Since I am posting here, you can all safely assume that I made it back from my first backpacking expedition, right? Or… maybe I was kidnapped by a band of brigands in the canyons and one of them came back to write this post in the first person, using Without a Map as a platform to collect ransom.
Nah, I made it back okay.
Despite the initial nervousness, the trip was a resounding success. We had planned to take the Shadow Creek trail to Shadow Lake and Ediza Lake, but that pass was gone by the time we got to the ranger (5 minutes after the station opened) the permits were gone. Instead, we chose the River Trail, which lead us to Garnet Lake.
The trail was easier than I expected and I was quite proud of my endurance until we reached the climb up to the lake. 1000 feet in less than half a mile. Hearing the figures, I recalled a hike I almost killed Amanda on in Laguna and that one’s 1000 feet in a mile. No one offered me an opportunity to turn around (and I wasn’t up for hiking back about 6 miles at that point) so I soldiered on. After that last ascent, I was ready to swear off backpacking, hiking, and perhaps even walking for the rest of my life, but the view at the top changed my mind.
Half the trip, I felt like I had walked out of the pages of Outdoor magazine. Pumping water, storing stuff in bear cans, eating dehydrated food… It was all so fascinating to me in a way I’m sure is unique to first-time backpackers everywhere.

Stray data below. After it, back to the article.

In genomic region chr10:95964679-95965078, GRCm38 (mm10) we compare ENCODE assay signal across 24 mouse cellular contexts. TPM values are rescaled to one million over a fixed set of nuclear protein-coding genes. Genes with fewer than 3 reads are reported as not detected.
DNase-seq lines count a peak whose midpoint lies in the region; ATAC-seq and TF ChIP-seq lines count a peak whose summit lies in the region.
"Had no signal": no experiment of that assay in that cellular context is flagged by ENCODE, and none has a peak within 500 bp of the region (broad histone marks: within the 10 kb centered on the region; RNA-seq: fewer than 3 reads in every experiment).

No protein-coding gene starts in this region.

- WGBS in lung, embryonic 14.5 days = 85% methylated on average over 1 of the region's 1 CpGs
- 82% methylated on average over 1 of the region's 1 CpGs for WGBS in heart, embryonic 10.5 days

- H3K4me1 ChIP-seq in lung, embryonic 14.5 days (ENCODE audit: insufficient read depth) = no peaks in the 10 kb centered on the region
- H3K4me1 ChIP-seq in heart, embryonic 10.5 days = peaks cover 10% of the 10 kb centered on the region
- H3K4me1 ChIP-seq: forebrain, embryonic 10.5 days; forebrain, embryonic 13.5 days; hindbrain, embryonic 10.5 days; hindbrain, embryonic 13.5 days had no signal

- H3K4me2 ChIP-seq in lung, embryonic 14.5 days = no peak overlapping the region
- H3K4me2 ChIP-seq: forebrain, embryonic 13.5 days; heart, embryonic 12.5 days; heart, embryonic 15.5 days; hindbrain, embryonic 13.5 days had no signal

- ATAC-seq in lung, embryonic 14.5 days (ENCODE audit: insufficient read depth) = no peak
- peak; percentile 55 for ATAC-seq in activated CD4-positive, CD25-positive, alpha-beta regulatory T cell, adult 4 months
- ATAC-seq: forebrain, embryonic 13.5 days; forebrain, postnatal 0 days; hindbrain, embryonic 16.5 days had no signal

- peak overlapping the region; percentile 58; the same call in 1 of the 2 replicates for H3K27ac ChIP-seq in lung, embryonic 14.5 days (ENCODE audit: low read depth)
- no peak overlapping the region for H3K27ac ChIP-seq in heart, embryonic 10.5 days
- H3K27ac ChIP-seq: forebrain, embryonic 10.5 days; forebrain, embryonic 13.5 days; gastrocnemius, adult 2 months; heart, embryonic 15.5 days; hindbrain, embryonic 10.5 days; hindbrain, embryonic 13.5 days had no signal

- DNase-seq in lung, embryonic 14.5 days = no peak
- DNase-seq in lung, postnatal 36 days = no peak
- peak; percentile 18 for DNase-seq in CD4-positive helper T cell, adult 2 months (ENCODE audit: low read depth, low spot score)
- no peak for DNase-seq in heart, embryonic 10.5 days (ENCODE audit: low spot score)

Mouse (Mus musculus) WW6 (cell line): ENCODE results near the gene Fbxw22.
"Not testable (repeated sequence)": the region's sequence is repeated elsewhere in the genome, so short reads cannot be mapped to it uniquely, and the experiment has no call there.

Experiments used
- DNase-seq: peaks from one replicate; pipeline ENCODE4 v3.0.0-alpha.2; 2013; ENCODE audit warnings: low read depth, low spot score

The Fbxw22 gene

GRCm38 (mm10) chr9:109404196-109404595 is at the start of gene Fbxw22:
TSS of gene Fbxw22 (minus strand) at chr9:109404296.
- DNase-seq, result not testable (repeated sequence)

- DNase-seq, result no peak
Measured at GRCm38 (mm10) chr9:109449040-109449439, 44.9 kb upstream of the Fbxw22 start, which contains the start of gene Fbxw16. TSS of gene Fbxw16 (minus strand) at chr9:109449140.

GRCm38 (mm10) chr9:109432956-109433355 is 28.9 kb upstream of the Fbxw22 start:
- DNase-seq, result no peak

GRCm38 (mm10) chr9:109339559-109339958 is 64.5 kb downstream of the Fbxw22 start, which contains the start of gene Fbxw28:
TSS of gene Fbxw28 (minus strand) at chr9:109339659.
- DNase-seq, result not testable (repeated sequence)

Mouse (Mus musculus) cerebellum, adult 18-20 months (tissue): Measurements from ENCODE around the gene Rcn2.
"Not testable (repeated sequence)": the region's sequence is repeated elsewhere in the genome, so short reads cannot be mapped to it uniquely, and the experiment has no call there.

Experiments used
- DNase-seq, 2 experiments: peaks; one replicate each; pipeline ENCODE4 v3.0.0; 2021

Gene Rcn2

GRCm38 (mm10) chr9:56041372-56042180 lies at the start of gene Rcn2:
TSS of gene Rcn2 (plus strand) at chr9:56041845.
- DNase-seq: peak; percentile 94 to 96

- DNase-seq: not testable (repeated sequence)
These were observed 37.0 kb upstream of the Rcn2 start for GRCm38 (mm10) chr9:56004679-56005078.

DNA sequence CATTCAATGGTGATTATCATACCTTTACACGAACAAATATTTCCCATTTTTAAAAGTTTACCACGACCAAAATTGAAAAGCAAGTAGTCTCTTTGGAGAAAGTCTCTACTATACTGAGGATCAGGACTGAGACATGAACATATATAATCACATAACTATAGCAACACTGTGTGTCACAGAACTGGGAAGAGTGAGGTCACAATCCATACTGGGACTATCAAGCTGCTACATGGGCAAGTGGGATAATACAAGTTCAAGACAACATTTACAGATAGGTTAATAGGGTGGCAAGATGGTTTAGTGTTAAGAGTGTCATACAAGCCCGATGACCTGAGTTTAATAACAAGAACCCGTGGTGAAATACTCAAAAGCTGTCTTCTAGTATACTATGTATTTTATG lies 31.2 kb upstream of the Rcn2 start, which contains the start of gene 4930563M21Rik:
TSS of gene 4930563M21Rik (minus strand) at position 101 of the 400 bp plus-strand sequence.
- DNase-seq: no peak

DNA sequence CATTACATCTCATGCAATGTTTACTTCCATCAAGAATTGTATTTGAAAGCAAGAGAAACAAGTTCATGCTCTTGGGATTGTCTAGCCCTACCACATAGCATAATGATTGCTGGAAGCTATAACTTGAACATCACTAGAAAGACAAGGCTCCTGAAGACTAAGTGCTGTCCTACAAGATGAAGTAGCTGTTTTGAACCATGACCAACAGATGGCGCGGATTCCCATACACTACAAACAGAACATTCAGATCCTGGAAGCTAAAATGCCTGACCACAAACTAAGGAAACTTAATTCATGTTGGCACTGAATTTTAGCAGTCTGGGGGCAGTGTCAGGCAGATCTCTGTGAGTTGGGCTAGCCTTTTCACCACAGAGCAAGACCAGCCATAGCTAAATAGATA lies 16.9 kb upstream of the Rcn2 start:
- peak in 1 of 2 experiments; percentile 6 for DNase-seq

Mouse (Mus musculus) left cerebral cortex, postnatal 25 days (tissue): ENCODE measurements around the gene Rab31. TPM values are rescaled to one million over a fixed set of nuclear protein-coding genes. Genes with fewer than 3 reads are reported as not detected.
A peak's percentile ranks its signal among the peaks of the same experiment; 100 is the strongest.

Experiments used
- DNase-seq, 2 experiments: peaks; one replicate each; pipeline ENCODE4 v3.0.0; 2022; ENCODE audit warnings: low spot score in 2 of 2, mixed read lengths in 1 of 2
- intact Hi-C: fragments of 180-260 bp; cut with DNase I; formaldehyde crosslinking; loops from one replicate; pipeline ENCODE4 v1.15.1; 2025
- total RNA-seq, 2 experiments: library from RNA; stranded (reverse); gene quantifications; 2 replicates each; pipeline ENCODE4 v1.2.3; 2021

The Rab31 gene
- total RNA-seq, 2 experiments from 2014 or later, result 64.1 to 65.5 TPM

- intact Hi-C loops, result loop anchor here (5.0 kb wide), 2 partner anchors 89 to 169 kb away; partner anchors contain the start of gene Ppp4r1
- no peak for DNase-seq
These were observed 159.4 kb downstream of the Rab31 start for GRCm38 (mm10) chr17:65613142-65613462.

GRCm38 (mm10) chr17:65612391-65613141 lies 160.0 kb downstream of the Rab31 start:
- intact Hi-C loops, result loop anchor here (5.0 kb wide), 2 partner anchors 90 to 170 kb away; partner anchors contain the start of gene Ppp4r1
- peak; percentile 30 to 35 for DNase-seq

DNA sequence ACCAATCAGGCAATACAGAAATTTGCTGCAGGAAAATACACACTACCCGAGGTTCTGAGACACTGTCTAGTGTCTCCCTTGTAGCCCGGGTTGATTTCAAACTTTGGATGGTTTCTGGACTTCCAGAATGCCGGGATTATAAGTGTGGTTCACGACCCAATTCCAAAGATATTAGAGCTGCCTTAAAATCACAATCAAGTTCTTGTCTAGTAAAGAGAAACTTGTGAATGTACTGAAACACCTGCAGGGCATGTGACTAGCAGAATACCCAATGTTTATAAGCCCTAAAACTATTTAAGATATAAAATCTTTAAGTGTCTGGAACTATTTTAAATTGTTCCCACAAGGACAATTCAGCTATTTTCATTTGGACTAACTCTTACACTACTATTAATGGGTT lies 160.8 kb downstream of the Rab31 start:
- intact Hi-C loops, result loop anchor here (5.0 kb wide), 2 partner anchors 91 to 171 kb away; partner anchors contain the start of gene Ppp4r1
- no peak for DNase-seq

I wasn’t so enamored with the peeing in the bushes, but it can’t all be wildflowers and mule deer, I guess.
The second day, we left our camp where it was and day hiked over to Thousand Island lake.
Thousand Island is bigger and has another view of Banner Peak and Mt. Ritter. It does not, however, have a thousand islands. We counted and there are somewhere around 80. So Hundred Island Lake would be a more fitting name. While I’m on that, I would like to know why a place that has a Garnet, Ruby and Emerald Lake has no Sapphire Lake. Isn’t that the color lake’s usually are anyway? I need to have a talk with the Mammoth Lakes Naming Commission.
The next morning, we found evidence that a bear had been through the campsite, but we completely missed seeing him. We did get an amazing view of the Milky Way and more stars than I thought existed the night before though, so it came out even in the end.
We left Garnet early in the morning, and headed back the same way we came. The climb down was treacherous, but less taxing than the trip up. Two days of rain had given the river a little pep in its step so the crossing was a little harder.
Before we made it back to civilization, we got one last look at Mother Nature’s work Last year, a wind storm had gone through Agnew Meadows, knocking down 86% of the trees. I took a picture of this example. The strong winds speared this tree on that metal spike and while almost all of the damage has been removed, this still remains
Returning to Agnew Meadows was bittersweet. On one hand, I was dreading leaving the beauty and solitude of the mountains, but on the other there was a vault toilet.
P.S. If you have seven minutes and want to see a bit of our hike from Garnet to Thousand Island (the second lake you see in the video is Ruby), the boyfriend has a time lapse he took on his Go Pro. Check it out!
P.P.S. Anyone know what the title of this post is from? If so I’ll give you a nerd high five.